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Cambridge - some general advice please

(36 Posts)
alreadytaken Fri 08-Mar-13 16:10:34

After some reasonable January module results it looks like I might have a medical student there later in the year. So - any advice from parents of students (not only medical students) already there? In particular did they take/buy a bike and if so can you leave it around in the holidays without it vanishing?

boomting Sat 09-Mar-13 14:15:54

To be honest I'd always recommend taking a bike to uni. Not at Cambridge, but I took one to uni after the first term and have never looked back.

With regards to the holidays and bikes, it is possible to take a bike on a train, as i have done on multiple occasions, but do check the bike policy of the relevant train company. Two decent panniers (Ortliebs in my case; 40L capacity in total) and I can fit everything that I need for the holidays on the back of my bike - and I'm a girl who isn't known for packing light!

sandripples Sun 10-Mar-13 18:02:20

DD graduated from Cambridge 18 months ago - terrible cooking facilities in college. She had 2-3 bikes as yes they do get nicked unless you have really good D lock. She had a good time and got a good degree. Dropping off was very well organised - think it does depend on the college. Her's provided duvets.

georgettemagritte Mon 11-Mar-13 04:07:24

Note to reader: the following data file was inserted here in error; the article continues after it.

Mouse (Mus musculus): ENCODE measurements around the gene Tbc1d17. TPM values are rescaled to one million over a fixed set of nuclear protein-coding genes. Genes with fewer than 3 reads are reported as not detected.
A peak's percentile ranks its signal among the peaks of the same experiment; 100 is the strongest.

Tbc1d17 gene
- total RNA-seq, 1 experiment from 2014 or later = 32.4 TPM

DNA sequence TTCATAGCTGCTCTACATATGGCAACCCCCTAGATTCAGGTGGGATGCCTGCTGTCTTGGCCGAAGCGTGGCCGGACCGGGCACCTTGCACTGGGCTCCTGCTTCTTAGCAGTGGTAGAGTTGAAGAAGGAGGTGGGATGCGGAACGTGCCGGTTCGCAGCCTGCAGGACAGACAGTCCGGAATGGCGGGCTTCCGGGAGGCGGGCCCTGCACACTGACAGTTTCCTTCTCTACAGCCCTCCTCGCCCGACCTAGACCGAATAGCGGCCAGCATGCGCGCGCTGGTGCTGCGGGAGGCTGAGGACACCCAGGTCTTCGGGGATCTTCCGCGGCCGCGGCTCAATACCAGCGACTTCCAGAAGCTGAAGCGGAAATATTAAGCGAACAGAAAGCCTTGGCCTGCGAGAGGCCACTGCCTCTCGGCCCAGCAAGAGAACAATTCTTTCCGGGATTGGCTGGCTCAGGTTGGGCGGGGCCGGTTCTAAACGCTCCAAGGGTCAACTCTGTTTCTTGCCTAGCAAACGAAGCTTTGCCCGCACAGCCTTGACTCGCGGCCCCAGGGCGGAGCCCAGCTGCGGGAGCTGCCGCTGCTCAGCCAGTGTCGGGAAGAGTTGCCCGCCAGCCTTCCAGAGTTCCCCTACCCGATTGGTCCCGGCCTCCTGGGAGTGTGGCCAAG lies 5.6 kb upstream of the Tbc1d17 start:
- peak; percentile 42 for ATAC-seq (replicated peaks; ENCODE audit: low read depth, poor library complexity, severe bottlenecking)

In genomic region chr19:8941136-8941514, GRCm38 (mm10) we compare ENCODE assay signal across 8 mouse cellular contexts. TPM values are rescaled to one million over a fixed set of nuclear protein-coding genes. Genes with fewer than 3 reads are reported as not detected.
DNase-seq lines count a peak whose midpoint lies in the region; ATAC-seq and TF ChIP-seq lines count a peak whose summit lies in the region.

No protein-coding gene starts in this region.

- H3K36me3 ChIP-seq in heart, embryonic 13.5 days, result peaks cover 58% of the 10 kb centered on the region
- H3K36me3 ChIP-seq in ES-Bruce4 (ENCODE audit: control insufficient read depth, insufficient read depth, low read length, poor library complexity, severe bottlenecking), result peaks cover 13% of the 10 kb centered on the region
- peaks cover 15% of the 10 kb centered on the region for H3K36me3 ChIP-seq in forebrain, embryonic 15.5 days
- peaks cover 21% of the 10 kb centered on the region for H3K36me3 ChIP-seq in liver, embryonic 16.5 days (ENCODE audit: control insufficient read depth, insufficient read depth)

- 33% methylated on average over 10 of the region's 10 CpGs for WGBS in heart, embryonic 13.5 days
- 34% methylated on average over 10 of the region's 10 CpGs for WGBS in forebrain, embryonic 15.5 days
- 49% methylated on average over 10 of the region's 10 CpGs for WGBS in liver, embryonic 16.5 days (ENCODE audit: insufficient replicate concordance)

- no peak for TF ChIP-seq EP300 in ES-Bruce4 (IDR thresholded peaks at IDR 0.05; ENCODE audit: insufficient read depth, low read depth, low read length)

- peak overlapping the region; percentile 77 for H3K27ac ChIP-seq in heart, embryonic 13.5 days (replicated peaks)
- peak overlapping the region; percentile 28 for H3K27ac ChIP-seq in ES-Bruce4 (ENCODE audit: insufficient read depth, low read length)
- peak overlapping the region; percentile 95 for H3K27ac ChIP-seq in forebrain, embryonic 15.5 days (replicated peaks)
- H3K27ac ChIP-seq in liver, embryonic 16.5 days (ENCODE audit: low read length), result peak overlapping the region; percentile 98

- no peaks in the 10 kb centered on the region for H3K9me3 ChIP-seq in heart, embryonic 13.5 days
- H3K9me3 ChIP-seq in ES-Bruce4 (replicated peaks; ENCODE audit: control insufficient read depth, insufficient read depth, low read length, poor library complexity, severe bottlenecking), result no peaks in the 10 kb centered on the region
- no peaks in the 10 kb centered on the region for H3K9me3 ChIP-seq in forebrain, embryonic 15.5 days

Really really depends on the college as to what stuff they need/how much stuff they are allowed. I'd have to say that actually there's been a trend for less and less stuff. I was up in the mid-90s at a college where we had big rooms and were basically allowed to practically refurnish the whole place ourselves - rugs, pictures, chairs, futons, fridges, sandwich toasters, rice cookers, fairy lights, ornaments, giant blocky computers and printers, TVs, throws, cushions, candles everywhere, full sets of plates and cooking equipment, the lot - there was even a fashion for making your own curtains. My parents hated taking me up at the start of the term! I'm an academic now (at a different college....) but what students can and do bring has reduced a lot. Some of this is changing fashions and equipment and so on: computer equipment is much lighter and smaller, can watch TV on laptop rather than bringing one, etc. Some is increased rules on health and safety - my current college won't let students bring furniture, fairy lights, candles, soft furnishings, or their own kettles, fridges, toasters etc. any more for fire safety reasons. Some colleges have very small gyp rooms and the culture is to eat in hall; also Cam council kitchen safety regs changes mean that colleges had to remove ovens from most gyp rooms/student kitchens a few years ago, so they can cook less now than they used to. The students seem less interested in stuff now, too - they just don't seem to bring as much any more! Plus anything you need can be ordered cheaply online or from the supermarkets and delivered to the college nowadays - a far cry from the time when Cambridge had hardly any shops. I think the best option is to bring only essentials until he really knows what he needs and what the college allows. Plus first year rooms are often very small and term is short! Agree too that most colleges now rent out student rooms for conferences during the vac, so there may be little or no storage between terms.